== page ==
Applications open Sept. 1 for waterfowl hunting reservations

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JEFFERSON CITY- Missourians who want to hunt ducks or geese on wetland areas managed by the Missouri Department of Conservation (MDC) can start applying for reservations Sept. 1.

This year’s historic drought may influence the availability of hunting spots. Hunters have from Sept. 1 through 18 to apply for waterfowl hunting reservations at Missouri Department of Conservation (MDC) managed wetland areas. You can apply for reservations at Drawing results will be available Oct. 1.

Those who want to hunt at the three areas under the Quick Draw reservation system will enter the drawing closer to their hunt dates. All applications will be handled exclusively online.

Drawings for Eagle Bluffs, Grand Pass and Otter Slough conservation areas will be handled under the Quick Draw system again this year. For those three areas, a drawing on Monday of each week will assign hunting slots for the following Friday through Monday. A Quick Draw each Thursday will assign slots for the following Tuesday through Thursday. Quick Draw applications will open approximately a week before the North-Zone opener.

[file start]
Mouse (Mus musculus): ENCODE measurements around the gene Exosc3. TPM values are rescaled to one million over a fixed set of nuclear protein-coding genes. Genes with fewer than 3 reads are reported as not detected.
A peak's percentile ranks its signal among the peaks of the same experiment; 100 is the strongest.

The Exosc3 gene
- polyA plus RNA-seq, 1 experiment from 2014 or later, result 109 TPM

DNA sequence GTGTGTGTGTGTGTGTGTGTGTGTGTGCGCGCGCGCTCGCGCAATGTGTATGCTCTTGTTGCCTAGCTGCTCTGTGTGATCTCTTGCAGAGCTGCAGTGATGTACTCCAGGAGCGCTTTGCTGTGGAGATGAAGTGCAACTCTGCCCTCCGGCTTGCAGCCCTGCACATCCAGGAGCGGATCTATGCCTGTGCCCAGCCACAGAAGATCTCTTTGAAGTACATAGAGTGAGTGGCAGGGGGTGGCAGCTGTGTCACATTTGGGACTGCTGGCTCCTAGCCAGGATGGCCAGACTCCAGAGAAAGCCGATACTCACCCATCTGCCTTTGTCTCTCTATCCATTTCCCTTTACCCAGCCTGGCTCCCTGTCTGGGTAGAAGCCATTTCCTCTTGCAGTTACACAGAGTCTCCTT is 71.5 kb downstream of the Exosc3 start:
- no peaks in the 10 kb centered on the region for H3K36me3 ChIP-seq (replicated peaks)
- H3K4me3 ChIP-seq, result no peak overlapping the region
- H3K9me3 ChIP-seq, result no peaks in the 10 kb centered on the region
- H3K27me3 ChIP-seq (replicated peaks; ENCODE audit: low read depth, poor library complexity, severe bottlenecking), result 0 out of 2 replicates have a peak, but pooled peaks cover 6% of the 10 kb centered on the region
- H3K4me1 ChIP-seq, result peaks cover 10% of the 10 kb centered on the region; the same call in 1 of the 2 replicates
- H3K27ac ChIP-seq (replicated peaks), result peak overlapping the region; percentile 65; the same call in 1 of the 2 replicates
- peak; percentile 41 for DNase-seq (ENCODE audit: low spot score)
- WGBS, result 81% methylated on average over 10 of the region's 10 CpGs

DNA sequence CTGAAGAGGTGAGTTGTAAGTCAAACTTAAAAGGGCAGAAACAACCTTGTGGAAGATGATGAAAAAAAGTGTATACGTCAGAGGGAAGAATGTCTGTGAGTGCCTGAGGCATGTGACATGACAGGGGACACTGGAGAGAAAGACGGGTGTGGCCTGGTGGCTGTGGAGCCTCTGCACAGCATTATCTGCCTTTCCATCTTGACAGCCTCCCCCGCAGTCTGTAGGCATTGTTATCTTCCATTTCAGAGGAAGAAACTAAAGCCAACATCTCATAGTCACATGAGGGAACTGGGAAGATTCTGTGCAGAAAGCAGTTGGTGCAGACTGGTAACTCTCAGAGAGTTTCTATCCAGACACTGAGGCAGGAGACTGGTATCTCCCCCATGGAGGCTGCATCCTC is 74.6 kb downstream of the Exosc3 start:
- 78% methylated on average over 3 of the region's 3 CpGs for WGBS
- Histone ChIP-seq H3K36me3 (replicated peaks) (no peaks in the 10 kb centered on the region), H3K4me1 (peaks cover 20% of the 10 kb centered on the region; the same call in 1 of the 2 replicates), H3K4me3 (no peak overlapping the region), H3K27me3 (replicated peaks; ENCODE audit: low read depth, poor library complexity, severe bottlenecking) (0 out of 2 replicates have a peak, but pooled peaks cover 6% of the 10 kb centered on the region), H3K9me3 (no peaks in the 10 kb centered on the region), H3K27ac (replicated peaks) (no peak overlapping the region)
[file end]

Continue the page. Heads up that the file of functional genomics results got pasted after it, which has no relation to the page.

This year’s historic drought may influence the availability of hunting spots at MDC-managed wetland areas. Whether applying through the traditional reservation system or Quick Draw, applicants need the nine-digit identification number found at the top of their hunting or fishing permit. The number also is next to the bar code on Conservation Heritage Cards.

To apply for reservations under Quick Draw, hunters over age 15 and under age 65 need a small-game hunting and a migratory bird permit. Hunters under age 16 only need a Conservation Identification Number.

Disabled hunters may apply for ADA blinds through Quick Draw. For non-Quick Draw areas, hunters may apply by calling the area office on or after Oct. 1. Hunters wishing to use an ADA blind must submit a hunter method exemption form. These are available at or by calling any MDC Regional Office.

Neither Quick Draw nor the traditional system allows nonresidents to apply for reservations. However, resident hunters who draw reservations can include nonresidents in their hunting parties. Nonresidents also can take part in the daily, on-site “poor-line” drawings under both systems.

Unclaimed reservations under both the Quick Draw and traditional draw system are added to those available in the “poor line,” where hunters without reservations can draw for a chance to hunt.

-Jim Low-